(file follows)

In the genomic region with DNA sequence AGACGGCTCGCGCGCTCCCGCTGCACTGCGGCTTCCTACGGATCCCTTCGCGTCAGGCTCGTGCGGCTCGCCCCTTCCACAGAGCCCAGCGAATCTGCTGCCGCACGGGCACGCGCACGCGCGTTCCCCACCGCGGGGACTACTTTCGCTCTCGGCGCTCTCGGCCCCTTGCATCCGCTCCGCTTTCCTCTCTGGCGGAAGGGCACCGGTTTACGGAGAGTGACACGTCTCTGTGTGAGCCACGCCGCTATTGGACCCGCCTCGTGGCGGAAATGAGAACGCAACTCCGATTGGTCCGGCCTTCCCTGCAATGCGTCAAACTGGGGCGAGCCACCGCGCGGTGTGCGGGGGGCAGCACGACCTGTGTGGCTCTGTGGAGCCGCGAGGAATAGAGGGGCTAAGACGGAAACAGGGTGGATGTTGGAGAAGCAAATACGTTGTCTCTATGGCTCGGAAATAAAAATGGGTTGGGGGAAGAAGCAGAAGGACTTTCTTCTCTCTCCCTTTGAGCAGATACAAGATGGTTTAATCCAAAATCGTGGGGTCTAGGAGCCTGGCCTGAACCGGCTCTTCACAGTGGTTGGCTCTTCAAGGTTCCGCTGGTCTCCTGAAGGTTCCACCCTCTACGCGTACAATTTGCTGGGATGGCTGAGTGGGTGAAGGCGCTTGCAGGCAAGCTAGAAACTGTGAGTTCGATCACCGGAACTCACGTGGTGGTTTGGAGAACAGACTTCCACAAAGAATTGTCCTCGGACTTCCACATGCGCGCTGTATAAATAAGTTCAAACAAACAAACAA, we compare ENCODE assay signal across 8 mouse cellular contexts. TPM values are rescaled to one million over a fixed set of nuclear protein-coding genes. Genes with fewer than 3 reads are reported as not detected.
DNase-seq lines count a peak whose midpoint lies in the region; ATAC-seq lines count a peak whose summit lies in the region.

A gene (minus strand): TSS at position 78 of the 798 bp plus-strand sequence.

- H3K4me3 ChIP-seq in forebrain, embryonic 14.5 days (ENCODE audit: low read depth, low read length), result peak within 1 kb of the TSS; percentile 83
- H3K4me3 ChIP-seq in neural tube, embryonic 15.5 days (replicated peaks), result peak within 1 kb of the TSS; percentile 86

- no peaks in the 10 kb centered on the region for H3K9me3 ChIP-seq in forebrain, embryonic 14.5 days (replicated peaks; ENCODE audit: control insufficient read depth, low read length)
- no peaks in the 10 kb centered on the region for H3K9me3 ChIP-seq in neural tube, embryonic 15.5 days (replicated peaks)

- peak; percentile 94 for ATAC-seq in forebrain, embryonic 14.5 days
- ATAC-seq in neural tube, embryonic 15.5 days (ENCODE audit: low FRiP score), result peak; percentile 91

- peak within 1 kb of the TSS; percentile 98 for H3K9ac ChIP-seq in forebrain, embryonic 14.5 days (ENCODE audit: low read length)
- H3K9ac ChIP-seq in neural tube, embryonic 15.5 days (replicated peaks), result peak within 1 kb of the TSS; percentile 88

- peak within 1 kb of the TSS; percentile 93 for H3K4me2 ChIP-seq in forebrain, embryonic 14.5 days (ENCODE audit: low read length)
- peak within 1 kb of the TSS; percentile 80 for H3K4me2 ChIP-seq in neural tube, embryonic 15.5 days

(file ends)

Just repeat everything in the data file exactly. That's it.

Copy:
In the genomic region with DNA sequence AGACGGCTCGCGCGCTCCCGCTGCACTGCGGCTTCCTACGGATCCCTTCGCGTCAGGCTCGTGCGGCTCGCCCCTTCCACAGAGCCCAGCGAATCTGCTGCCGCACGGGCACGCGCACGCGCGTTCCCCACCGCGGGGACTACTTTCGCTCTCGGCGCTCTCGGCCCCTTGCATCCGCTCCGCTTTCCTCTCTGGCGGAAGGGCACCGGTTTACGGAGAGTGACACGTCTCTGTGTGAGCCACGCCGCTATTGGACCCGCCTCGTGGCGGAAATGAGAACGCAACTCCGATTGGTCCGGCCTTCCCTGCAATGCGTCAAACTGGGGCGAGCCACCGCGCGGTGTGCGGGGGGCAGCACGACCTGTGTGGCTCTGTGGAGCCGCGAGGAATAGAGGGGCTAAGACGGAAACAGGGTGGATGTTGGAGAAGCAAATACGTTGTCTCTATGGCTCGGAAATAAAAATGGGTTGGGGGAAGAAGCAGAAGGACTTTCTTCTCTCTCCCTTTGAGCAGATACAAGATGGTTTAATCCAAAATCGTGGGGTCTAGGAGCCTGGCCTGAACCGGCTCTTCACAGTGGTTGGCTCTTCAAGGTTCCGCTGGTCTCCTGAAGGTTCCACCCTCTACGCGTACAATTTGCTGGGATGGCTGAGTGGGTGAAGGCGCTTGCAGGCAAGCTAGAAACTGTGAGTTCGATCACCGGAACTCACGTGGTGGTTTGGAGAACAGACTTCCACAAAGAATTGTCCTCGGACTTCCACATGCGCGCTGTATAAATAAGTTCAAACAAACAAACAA, we compare ENCODE assay signal across 8 mouse cellular contexts. TPM values are rescaled to one million over a fixed set of nuclear protein-coding genes. Genes with fewer than 3 reads are reported as not detected.
DNase-seq lines count a peak whose midpoint lies in the region; ATAC-seq lines count a peak whose summit lies in the region.

A gene (minus strand): TSS at position 78 of the 798 bp plus-strand sequence.

- H3K4me3 ChIP-seq in forebrain, embryonic 14.5 days (ENCODE audit: low read depth, low read length), result peak within 1 kb of the TSS; percentile 83
- H3K4me3 ChIP-seq in neural tube, embryonic 15.5 days (replicated peaks), result peak within 1 kb of the TSS; percentile 86

- no peaks in the 10 kb centered on the region for H3K9me3 ChIP-seq in forebrain, embryonic 14.5 days (replicated peaks; ENCODE audit: control insufficient read depth, low read length)
- no peaks in the 10 kb centered on the region for H3K9me3 ChIP-seq in neural tube, embryonic 15.5 days (replicated peaks)

- peak; percentile 94 for ATAC-seq in forebrain, embryonic 14.5 days
- ATAC-seq in neural tube, embryonic 15.5 days (ENCODE audit: low FRiP score), result peak; percentile 91

- peak within 1 kb of the TSS; percentile 98 for H3K9ac ChIP-seq in forebrain, embryonic 14.5 days (ENCODE audit: low read length)
- H3K9ac ChIP-seq in neural tube, embryonic 15.5 days (replicated peaks), result peak within 1 kb of the TSS; percentile 88

- peak within 1 kb of the TSS; percentile 93 for H3K4me2 ChIP-seq in forebrain, embryonic 14.5 days (ENCODE audit: low read length)
- peak within 1 kb of the TSS; percentile 80 for H3K4me2 ChIP-seq in neural tube, embryonic 15.5 days